x Abu Dhabi, UAETuesday 25 July 2017

Schools

It was the 1960s and things were changing. Gwen Gardiner recalls the early days of education in Abu Dhabi when she taught English at the emirate's first girls' school.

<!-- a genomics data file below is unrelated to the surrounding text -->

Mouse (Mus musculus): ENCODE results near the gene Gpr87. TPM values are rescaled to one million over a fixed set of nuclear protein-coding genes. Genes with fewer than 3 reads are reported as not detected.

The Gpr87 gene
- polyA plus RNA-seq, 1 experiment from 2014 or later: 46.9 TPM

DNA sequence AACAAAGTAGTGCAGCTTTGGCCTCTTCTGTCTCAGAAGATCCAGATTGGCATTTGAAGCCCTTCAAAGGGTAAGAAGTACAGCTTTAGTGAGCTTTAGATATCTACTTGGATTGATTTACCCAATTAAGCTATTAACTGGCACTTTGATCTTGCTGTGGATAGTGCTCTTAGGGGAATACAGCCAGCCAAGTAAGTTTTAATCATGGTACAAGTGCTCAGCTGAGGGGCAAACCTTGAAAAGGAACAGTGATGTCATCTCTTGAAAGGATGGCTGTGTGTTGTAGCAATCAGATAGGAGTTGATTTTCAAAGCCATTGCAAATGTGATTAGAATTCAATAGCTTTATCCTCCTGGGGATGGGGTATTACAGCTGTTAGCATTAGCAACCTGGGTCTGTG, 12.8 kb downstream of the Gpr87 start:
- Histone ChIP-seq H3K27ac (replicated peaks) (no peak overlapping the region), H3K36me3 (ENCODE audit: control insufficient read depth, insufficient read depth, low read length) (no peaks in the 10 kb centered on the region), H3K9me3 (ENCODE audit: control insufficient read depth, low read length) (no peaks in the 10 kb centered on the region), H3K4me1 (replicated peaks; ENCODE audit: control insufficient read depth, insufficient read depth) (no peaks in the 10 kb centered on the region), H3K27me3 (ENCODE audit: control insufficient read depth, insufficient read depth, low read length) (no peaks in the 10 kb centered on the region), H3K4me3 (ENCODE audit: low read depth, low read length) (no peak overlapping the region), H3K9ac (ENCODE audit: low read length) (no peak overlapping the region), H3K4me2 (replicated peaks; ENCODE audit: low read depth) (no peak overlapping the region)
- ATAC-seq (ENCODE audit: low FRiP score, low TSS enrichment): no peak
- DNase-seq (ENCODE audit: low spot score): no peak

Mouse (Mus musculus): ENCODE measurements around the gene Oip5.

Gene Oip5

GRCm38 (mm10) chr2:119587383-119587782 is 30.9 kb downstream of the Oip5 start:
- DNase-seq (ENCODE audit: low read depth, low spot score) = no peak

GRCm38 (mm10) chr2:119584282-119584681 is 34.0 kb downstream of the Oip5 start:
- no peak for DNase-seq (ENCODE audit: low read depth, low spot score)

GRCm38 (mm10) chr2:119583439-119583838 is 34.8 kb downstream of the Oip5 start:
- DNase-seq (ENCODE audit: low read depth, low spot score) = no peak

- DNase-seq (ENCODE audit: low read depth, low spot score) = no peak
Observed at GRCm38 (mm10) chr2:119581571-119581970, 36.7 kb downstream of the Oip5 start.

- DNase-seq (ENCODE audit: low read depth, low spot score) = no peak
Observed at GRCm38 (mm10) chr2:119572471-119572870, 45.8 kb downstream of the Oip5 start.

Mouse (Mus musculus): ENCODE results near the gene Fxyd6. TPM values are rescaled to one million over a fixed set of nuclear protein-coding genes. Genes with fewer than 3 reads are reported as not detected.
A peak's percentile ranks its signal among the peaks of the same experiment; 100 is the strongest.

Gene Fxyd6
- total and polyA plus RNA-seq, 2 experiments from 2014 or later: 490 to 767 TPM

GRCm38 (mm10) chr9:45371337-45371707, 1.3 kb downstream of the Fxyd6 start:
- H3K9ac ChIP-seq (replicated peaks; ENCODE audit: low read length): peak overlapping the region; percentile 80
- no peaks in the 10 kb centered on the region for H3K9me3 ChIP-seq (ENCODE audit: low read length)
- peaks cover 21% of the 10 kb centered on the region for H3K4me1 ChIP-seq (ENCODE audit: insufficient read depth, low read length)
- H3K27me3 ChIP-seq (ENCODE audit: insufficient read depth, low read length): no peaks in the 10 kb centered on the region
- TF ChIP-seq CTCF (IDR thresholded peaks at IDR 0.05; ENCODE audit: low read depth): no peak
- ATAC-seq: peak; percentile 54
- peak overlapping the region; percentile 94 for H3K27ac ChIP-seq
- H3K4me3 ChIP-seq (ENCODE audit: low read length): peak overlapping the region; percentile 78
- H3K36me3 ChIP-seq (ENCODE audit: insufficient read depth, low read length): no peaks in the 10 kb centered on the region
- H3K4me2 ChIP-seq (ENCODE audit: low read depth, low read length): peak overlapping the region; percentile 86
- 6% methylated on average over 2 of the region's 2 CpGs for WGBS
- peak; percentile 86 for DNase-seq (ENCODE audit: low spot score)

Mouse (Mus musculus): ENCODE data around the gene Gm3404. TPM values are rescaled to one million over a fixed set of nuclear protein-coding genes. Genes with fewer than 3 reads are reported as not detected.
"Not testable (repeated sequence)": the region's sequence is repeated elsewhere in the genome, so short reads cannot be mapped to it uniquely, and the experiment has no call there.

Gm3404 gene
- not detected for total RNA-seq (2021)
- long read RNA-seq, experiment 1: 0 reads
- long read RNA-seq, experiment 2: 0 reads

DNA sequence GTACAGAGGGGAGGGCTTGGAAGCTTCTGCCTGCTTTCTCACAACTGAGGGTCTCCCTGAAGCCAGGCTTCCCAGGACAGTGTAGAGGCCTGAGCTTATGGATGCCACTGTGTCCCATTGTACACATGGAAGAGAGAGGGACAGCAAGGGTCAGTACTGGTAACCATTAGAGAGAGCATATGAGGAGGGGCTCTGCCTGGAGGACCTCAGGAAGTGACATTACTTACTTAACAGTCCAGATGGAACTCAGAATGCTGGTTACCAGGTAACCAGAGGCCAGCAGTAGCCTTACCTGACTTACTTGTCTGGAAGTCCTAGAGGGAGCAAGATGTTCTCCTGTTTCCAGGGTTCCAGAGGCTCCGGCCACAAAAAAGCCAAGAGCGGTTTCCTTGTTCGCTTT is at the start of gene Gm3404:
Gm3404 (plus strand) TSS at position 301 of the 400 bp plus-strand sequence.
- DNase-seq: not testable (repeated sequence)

They were the pioneering days of education in what was to become the UAE. Abu Dhabi in the late 1960s was still without electricity, telephones or air-conditioning, but desert traditions were giving way to modern ideas about educating children. Many of the older generation could neither read nor write, and those girls who were lucky enough to go to school would often leave when they reached 14 so they could marry. When oil production began in Abu Dhabi in 1962, the country had a mere 20 schools catering to fewer than 4,000 students. But thanks to Sheikh Zayed, who became Ruler of Abu Dhabi in 1966 and founded the UAE in 1971, prospects were changing. He believed girls should be able to stay on at school and allocated some of the revenue beginning to flow from the oil industry to further this ambition. One result was Umm Ummar, launched in 1968 as the first girls' secondary school in Abu Dhabi. Gwen Gardiner, from Northern Ireland, was the only English teacher at the school, which accepted youngsters who had finished at the city's three primary schools. Most of the 15 teachers giving lessons in subjects such as science, home economics and physical education were from Jordan and Sudan and all were women; the six classrooms they used were all strictly off-limits to men. "The school had no telephone, no electricity and no air conditioning," says Mrs Gardiner, now an 81-year-old great-grandmother who lives in the southern English town of Cheltenham. "We really were in the desert, but it was very successful. The girls loved it and they learnt to speak English very well - with an Ulster accent." Mrs Gardiner was well travelled even before she arrived in Abu Dhabi. She earned a teaching diploma in the north of England, taught in Portsmouth on England's south coast and worked in Bahrain and Kuwait, where she met her husband William, a dentist. At the time, these other Gulf states were slightly more developed than Abu Dhabi, where the couple, who had three children, lived in a villa close to the Central Hospital, where Mr Gardiner worked. This hospital was later incorporated into Sheikh Khalifa Medical City and demolished only last year. Few modern teachers are comfortable without an array of technological support, including electronic projectors, computers and smart-boards, but in the late 1960s Mrs Gardiner had only a blackboard and a piece of chalk. "I would go round the entire class reading and I would correct their pronunciation and at the end I would ask questions," she says. "They so enjoyed their English and they knew they would travel and speak English. It was a new world for them. "They were marvellous, they were so keen and they worked so hard." While Mrs Gardiner based her teaching on a Jordanian syllabus, she would set exercises herself and include poetry in the lessons. As there was no photocopier, she had to type the examination papers herself. Each night the girls would be given some English words to learn and would be tested on their spellings in the morning. "That was the way to keep them interested," she says. Her pupils were hungry to learn: "They knew very little - they started right at the beginning but they made progress very quickly. If you set homework they would always do half a page extra." The school day began at 7.30am. At 11am teachers and pupils would break for lunch - usually a bread roll and cheese - before lessons continued until 2.30pm. Typically. the girls were the daughters of merchants and fishermen. The oil boom had yet to transform lives and, by today's standards, the families had modest incomes. There were no taxis, SUVs or chauffeur-driven cars and the girls were taken to and from school by bus. The UAE as a whole was unrecognisable from the modern country of today. Even a visit to Al Ain entailed an epic journey across the desert as there were no proper roads and drivers often became bogged down in the sand. Abu Dhabi itself had few of the amenities that today are taken for granted. "There were souks, which were great fun, and there were little Indian shops and tailors," recalls Mrs Gardiner. "And there was Spinneys, of course." As well as doing their homework in their free hours outside school the girls would enjoy shopping trips to the souks or visits to friends. While the school later got an electricity supply, in the early days there was little to ease the searing desert heat, but Mrs Gardiner says she and the girls coped - because they had to. Such was the closeness of the relationship between Mrs Gardiner and her pupils that she spent much of her free time with them. The girls would often visit her at home and play traditional British party games, such as pinning the tail on the donkey, musical chairs and pass the parcel. "The local girls used to bring me chickens and eggs," says Mrs Gardiner, during one of her regular visits to the UAE. "A big disadvantage was when they went home they spoke in Arabic, but when they came to visit me they had to speak in English." Later on, it became slightly more difficult to form bonds of friendship with the pupils. The development of the oil industry meant the country increasingly attracted expatriates from several other Arab countries and class sizes swelled. As early as 1971, when the UAE was founded, the number of pupils had grown to 28,000. At Umm Ummar, where once there were 10 or 15 girls in a class, numbers grew to about 30, and the school brought in English teachers from Jordan. The new pupils "were all Arabs coming in from Iraq, Jordan and Egypt", recalls Mrs Gardiner. "They weren't so good at English because the class sizes were large." Mrs Gardiner has nothing but fond memories of the Emirati girls she taught, but says some of the expatriate children were more demanding. "They wanted everything and it didn't always suit me," she says. By this time, schools exclusively for expatriate children had also opened. The largest British school in Abu Dhabi, the British School-Al Khubairat, for example, can trace its origins back to 1965. The Gardiners, however, sent their children back to boarding schools in England - an arrangement that left the couple's Emirati hosts, with their tightly knit families, bemused. "They thought it was so inhuman to leave your children in a boarding school back in England," she says. "We were a bit of an enigma. They learnt from us." A modest number of Emiratis began sending their children abroad for education from as early as the 1960s, when local schools were poorly resourced compared with those in countries such as England. Among those sent overseas was Mohammed al Fahim, who went to England in 1964 and later wrote about his experience in the book From Rags to Riches. After six months in England, he wrote, on his return to Abu Dhabi he felt like "a fish out of water" and contrasted the local schools with those in the UK. "I had already learned more in my six months in England than my former classmates would glean in the next two years," he wrote. "The local school still lacked the proper equipment, qualified teachers and an atmosphere that was conducive to learning." During the era when Mrs Gardiner taught in the UAE, however, local schools were rectifying many of these shortcomings. When she returned to England in the late 1970s, after about a decade in the UAE, Mrs Gardiner was in for a rude awakening. She took a job as a teacher in a state comprehensive school that taught children of all ability ranges. "The Arab girls would bring me flowers and little presents," she says. "When I went to the comprehensive school and said, 'Will you give out these classbooks?,' a girl said, 'That's what you're paid for, Miss'." Many of Mrs Gardiner's former pupils went on to university. She remains proud of their achievements and likes to visit them during her annual trips to the UAE. Among the most distinguished is Dr Hassa al Otaiba, whom Mrs Gardiner remembers teaching for several years from 1968 onwards. Dr Otaiba was appointed the UAE's ambassador to Spain in October last year. Others have gone on to raise families, but they retain the respect for education instilled in them by Mrs Gardiner decades ago. Now their children are grown-up and they have free time, some have returned to their studies. "All these girls have gone on to do so well," she says. "Now they are wives and mothers, and one is talking about doing a PhD at the University of Dundee. Another girl, she's already done a PhD." Such has been the pace of change in the UAE that Mrs Gardiner and her son Alex, who accompanied his mother during her recent visit to the country, struggled to identify the location of Umm Ummar School, which she believes has been incorporated into a much larger school. She hopes to visit it during her next visit to the UAE. While Abu Dhabi has been transformed since Mrs Gardiner taught here, she insists it has lost none of its appeal. "It's a complete contrast," she says. "It's like the Manhattan skyline but it still has a beautiful atmosphere. It's very peaceful. I love the flowers and the trees. The great charm has not changed." dbardsley@thenational.ae